Mark Shapiro (1996, SRS Productions, 8030 La Mesa Ave. #112, La Mesa, CA 91941; 60 min., $30)
The latest in Mark Shapiro’s YourCam series of instructional tapes focuses on all of the buttons, bells and whistles
that you’ll find on Canon’s consumer line of camcorders. Using the ES5000 (Canon’s first camcorder with eye-control
technology), Shapiro covers all of the basic controls in a simple, step-by-step fashion.
Most of the footage on the tape consists of close-up shots of the camcorder in a studio setting, delineating the
various buttons, switches and controls found on the camera body. Also discussed are battery-usage problems, lighting
situations, triggering special effects and using Canon’s eye-control system. Precious little footage is devoted to shots
of people using the camera in ordinary situations; a little more in this area would have helped make the tape more
approachable and easier to watch.
Though this tape and others in the series do carry some of the tell-tale signs of cottage-industry video–wrinkled
bedsheet backgrounds, less-than-perfect narration, overuse of transition effects, etc.–they nonetheless serves as an
excellent introduction to camcorders for beginners. The brand-specific approach is a good one, as it teaches novice
videographers about the specific camcorder they’re holding in their hands, rather than some generic camera that
doesn’t exist. 3
The Art of Editing Wedding Videos
Gary Kleiner (1996, Mobile Pro Video, 412 Park St., Fort Collins, CO 80521; 60 min., $40)
This hour-long tape discusses the nuts and bolts of editing from the perspective of the wedding videographer. Using
footage gleaned from his own professionally produced wedding videos, Gary Kleiner shares his apparently wide range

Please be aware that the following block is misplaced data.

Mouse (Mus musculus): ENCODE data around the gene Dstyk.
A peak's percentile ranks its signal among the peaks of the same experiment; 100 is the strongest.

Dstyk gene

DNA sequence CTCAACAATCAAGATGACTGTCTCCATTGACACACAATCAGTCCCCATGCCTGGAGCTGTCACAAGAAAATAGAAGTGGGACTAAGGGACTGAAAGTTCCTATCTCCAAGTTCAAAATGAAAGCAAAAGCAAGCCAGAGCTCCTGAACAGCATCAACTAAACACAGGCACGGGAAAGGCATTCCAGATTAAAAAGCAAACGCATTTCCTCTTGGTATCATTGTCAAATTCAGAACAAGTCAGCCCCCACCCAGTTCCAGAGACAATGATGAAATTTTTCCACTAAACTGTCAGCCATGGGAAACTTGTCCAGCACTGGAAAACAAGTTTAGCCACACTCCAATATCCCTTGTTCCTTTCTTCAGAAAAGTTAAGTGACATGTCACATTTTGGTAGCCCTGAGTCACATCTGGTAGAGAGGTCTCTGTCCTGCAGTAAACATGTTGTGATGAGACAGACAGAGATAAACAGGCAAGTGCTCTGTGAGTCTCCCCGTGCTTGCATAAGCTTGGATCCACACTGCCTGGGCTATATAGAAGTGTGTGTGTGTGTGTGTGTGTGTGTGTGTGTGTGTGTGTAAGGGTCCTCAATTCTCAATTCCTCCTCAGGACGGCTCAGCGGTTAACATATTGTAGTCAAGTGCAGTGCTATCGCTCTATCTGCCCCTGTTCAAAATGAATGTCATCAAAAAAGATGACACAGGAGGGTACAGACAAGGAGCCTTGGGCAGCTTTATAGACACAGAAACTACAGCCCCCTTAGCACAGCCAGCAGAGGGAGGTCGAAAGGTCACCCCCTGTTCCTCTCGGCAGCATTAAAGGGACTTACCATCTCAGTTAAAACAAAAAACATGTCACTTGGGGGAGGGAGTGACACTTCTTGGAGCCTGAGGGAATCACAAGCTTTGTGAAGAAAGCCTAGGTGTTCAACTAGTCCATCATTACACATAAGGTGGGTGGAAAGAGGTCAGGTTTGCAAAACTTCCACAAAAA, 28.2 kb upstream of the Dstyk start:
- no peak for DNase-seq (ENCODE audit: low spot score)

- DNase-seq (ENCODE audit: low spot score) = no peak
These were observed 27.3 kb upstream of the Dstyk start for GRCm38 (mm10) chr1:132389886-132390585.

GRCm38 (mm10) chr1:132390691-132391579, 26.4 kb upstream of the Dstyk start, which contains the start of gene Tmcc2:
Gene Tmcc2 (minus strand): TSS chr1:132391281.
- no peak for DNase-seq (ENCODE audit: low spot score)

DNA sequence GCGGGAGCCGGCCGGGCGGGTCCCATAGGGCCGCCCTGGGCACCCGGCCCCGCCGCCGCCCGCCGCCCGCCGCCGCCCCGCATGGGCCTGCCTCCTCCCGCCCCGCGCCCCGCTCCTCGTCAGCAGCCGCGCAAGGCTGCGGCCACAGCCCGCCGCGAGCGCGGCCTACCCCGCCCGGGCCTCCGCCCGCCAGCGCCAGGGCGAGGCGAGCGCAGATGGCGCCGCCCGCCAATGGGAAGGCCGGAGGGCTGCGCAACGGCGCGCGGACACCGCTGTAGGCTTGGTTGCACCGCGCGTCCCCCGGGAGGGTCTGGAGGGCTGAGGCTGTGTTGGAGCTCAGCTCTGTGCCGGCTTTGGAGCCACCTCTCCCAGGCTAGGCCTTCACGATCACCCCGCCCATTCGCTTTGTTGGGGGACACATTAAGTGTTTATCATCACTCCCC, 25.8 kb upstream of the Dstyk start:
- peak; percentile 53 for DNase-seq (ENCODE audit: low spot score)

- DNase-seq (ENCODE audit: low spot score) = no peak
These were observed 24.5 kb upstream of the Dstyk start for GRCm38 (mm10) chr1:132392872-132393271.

of video editing knowledge with wedding-video novices.
Although a bit dry at times, this tape does present some very useful information on a wide variety of topics, such
as insert editing, using time code, shooting to edit, using cutaways, avoiding jump cuts and editing your video
creatively. The copious video examples given for each topic are pertinent and well-produced, as are the on-screen
Kleiner’s instructional tape does have one major drawback: all information carries an S-VHS bias. Neither Hi8
nor DV equipment is included in the technical discussion of topics like insert editing, time code and generation loss.
There’s nothing wrong with an author showing his own personal preferences, but to exclude all but discussions of S-
VHS technology doesn’t leave much for the owner of Hi8 or DV gear to work with.
Still, the information that this tape conveys is sound and well-researched. If you can get beyond the S-VHS bias
and the occasionally banal tone, you’ll find that it provides much that is useful to any videographer, not just the
weekend wedding shooter. 4
101 Essential Tips: Video
Roland Lewis (1995, Dorling Kindersly, 95 Madison Ave., New York, NY 10016; 72 pp., $7)
You see them often at drugstore checkout counters and in little display racks at the bookstore–colorful little books that
give you helpful hints in the garden, tips on caring for pets, eye-catching manuals for home decorating and dozens of
other instructional topics. Dorling-Kindersley publishes a line of books like these, dubbed the 101 Essential
Tips series, and one of the topics covered is home video.
From such basic and essential topics as What is a Camcorder? (tip #1) to more advanced areas like Understanding
Aperture (tip #12) and The Advantages of Editing Machines (tip #85), this little book presents brief, enlightening
descriptions of many basic video concepts. The layout is colorful and full of visual examples, the information
presented is accurate, and the binding and paper stock are thick and durable, so you can easily stuff it into a camcorder
This book presents more useful information for under $10 than some videotapes we’ve seen that cost $80 or
more, in a format that’s easier to access and refer to in the field. A good many long-winded producers of video
instructional material could learn a thing or two from this tiny gem. 5
KEY TO RATINGS: 5-excellent, 4-very good, 3-good, 2-not so good, 1-poor